Author Topic: Anyone here adjust NB's Chinook IPA kit?  (Read 279 times)

Offline Joe_Beer

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Anyone here adjust NB's Chinook IPA kit?
« on: July 26, 2020, 10:48:45 AM »
Hi,
I picked up Northern Brewer's all-grain Chinook IP kit (https://www.northernbrewer.com/products/chinook-ipa-all-grain-kit) and noticed a few of the reviews mentioned the hop profile just wasn't there for an IPA. One reviewer mentioned adding an additional 1/2 - 1 oz of Chinook to the boil and additional Chinook for dry hopping. I ordered 2 extra oz of Chinook and probably work them in some how. Thinking about using something Kveik for this one since I'm curious about it and my ambient basement temp seems to be around 73F. Wondering if anyone has experimented with this kit and what you liked/didn't like about it?
« Last Edit: July 26, 2020, 11:02:05 AM by Joe_Beer »

Offline Bob357

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Re: Anyone here adjust NB's Chinook IPA kit?
« Reply #1 on: July 26, 2020, 04:06:01 PM »
What happens with most kits is the AA% of the hops changes from crop to crop and the kit calls for the same amount of hops regardless of the AA%.  This means that the IBUs will vary depending on the hops. You may or may not need more hops to brew the kit to your taste. You won't know what bitterness level to expect until you receive the kit and see the AA% on the hop packaging.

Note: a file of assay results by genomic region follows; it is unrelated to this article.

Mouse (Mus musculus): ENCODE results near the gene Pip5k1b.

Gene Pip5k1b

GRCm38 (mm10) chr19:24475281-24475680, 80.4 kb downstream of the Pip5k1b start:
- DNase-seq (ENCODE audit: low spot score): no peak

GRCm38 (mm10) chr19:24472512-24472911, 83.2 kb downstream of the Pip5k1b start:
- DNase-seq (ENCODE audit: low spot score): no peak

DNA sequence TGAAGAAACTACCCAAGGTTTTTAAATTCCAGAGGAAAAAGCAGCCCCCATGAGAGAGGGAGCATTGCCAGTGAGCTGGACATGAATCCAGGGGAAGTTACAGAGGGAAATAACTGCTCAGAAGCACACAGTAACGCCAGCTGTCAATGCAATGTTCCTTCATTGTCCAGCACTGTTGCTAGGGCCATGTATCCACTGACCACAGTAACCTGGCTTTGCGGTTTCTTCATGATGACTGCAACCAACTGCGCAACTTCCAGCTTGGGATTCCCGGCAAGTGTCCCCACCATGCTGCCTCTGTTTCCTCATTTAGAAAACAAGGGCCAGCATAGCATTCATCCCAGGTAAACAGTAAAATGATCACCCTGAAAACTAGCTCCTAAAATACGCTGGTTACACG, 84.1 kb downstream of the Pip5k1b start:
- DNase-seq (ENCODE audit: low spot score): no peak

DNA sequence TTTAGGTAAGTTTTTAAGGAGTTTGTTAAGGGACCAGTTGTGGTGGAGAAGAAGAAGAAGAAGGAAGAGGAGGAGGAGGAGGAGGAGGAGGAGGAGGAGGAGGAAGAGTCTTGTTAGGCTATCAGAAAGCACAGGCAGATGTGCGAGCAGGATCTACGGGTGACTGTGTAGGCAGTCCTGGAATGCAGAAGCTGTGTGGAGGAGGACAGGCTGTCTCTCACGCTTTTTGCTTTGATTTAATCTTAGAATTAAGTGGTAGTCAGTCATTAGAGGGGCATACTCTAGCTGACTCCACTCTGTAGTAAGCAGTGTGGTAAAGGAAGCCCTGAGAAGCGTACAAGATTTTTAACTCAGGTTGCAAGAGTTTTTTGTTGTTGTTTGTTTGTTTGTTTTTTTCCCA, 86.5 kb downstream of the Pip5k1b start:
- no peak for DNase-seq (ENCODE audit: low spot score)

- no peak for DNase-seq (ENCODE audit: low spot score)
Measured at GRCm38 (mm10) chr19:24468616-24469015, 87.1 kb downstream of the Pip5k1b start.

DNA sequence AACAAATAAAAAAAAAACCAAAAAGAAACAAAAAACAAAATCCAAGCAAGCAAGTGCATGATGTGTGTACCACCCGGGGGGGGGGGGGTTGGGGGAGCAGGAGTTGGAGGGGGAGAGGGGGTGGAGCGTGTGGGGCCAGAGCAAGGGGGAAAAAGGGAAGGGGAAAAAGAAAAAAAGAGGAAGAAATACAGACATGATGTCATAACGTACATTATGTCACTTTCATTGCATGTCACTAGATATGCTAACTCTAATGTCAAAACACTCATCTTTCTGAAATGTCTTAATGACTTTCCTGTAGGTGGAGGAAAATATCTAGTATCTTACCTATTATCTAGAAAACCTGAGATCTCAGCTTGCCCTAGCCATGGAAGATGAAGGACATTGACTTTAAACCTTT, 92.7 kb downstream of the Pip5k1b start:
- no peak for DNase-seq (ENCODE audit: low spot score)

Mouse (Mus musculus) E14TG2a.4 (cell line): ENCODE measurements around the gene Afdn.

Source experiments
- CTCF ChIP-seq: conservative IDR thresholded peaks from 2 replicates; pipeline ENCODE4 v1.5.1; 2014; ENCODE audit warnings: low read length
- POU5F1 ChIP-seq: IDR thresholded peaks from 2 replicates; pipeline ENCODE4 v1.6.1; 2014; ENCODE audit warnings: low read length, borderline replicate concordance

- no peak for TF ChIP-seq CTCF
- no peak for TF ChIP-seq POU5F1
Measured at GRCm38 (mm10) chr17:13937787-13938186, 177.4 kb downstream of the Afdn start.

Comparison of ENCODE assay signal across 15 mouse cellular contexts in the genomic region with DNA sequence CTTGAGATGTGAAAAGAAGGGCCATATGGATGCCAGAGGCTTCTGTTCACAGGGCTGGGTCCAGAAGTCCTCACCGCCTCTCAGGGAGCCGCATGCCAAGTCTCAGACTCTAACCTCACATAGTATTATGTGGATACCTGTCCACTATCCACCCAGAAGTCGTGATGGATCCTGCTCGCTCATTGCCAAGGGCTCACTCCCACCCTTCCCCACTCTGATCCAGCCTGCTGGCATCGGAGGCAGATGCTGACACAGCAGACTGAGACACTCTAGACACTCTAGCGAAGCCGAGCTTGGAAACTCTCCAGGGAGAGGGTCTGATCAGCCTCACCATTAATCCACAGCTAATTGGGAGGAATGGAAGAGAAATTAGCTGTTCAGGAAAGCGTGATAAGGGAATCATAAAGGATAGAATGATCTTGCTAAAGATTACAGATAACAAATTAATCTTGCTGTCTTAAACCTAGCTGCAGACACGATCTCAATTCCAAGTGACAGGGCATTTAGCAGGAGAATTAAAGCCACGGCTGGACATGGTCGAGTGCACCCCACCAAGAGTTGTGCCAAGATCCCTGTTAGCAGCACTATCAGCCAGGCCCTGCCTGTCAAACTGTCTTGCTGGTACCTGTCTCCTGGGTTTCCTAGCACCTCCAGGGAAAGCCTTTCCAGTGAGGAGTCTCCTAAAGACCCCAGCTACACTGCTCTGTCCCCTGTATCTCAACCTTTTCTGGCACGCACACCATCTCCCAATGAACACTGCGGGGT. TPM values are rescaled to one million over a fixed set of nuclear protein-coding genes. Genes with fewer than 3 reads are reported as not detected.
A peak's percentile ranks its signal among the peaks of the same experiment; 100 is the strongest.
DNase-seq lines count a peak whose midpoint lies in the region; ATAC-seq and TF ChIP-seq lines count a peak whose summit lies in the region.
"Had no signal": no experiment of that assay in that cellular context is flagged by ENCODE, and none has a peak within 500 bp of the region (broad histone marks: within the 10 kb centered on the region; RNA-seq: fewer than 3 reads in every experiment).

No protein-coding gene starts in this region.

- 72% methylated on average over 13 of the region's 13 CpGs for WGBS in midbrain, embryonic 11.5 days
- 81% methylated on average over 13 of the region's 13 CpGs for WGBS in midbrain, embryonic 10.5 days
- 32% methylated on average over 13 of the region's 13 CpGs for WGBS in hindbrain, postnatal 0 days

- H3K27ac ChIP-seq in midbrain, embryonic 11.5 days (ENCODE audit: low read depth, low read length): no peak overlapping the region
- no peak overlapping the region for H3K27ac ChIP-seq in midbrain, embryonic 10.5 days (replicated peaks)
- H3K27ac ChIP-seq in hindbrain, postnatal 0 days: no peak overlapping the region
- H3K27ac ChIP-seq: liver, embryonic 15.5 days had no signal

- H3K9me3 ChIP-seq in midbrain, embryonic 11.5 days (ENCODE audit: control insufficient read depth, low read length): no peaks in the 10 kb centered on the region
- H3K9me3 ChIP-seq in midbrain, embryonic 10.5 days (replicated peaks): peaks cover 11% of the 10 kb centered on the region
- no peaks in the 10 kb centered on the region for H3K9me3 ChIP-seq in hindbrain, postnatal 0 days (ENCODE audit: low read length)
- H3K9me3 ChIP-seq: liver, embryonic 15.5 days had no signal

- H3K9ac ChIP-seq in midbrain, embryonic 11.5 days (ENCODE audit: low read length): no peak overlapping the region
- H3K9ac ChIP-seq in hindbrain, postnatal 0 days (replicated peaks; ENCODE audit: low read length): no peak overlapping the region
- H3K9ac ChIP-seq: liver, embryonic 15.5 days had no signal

If you have brewing software, you can enter the kit ingredients and your process to get an idea of what to expect. If not, it's a shot in the dark.
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Offline rburrelli

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Re: Anyone here adjust NB's Chinook IPA kit?
« Reply #2 on: July 26, 2020, 04:10:15 PM »
I am in the camp of brewing the kit to the instructions the first time to make your own determination if it needs to be tweaked going forward. You can’t always go by others reviews. Their tastes and methods of brewing are likely different than yours.
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Offline BrewBama

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Anyone here adjust NB's Chinook IPA kit?